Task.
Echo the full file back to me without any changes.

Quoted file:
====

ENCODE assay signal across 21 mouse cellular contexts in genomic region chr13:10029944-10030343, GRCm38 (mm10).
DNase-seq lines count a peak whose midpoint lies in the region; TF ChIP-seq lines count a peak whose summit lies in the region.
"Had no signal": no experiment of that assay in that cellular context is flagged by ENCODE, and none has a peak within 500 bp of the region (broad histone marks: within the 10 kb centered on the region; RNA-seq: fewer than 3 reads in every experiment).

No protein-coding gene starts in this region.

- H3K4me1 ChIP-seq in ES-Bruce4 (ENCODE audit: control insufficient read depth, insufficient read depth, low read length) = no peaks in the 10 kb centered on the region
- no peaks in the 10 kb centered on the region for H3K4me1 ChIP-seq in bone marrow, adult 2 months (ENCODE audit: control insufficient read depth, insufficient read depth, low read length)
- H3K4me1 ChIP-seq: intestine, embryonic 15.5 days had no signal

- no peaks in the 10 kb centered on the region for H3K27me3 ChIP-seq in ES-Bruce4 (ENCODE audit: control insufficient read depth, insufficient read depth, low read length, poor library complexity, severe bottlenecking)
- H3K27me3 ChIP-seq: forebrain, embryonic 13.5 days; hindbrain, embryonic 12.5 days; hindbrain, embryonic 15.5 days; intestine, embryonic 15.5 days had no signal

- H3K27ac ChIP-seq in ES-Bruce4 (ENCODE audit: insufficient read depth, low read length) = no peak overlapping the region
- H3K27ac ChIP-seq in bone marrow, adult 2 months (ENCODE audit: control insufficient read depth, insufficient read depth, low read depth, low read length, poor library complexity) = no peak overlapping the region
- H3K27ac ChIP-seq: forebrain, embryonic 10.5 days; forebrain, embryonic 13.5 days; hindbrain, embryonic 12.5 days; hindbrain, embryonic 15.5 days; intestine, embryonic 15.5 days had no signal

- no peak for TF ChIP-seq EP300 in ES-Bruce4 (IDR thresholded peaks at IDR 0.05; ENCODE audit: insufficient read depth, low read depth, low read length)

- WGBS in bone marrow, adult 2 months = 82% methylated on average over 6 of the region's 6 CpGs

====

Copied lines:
ENCODE assay signal across 21 mouse cellular contexts in genomic region chr13:10029944-10030343, GRCm38 (mm10).
DNase-seq lines count a peak whose midpoint lies in the region; TF ChIP-seq lines count a peak whose summit lies in the region.
"Had no signal": no experiment of that assay in that cellular context is flagged by ENCODE, and none has a peak within 500 bp of the region (broad histone marks: within the 10 kb centered on the region; RNA-seq: fewer than 3 reads in every experiment).

No protein-coding gene starts in this region.

- H3K4me1 ChIP-seq in ES-Bruce4 (ENCODE audit: control insufficient read depth, insufficient read depth, low read length) = no peaks in the 10 kb centered on the region
- no peaks in the 10 kb centered on the region for H3K4me1 ChIP-seq in bone marrow, adult 2 months (ENCODE audit: control insufficient read depth, insufficient read depth, low read length)
- H3K4me1 ChIP-seq: intestine, embryonic 15.5 days had no signal

- no peaks in the 10 kb centered on the region for H3K27me3 ChIP-seq in ES-Bruce4 (ENCODE audit: control insufficient read depth, insufficient read depth, low read length, poor library complexity, severe bottlenecking)
- H3K27me3 ChIP-seq: forebrain, embryonic 13.5 days; hindbrain, embryonic 12.5 days; hindbrain, embryonic 15.5 days; intestine, embryonic 15.5 days had no signal

- H3K27ac ChIP-seq in ES-Bruce4 (ENCODE audit: insufficient read depth, low read length) = no peak overlapping the region
- H3K27ac ChIP-seq in bone marrow, adult 2 months (ENCODE audit: control insufficient read depth, insufficient read depth, low read depth, low read length, poor library complexity) = no peak overlapping the region
- H3K27ac ChIP-seq: forebrain, embryonic 10.5 days; forebrain, embryonic 13.5 days; hindbrain, embryonic 12.5 days; hindbrain, embryonic 15.5 days; intestine, embryonic 15.5 days had no signal

- no peak for TF ChIP-seq EP300 in ES-Bruce4 (IDR thresholded peaks at IDR 0.05; ENCODE audit: insufficient read depth, low read depth, low read length)

- WGBS in bone marrow, adult 2 months = 82% methylated on average over 6 of the region's 6 CpGs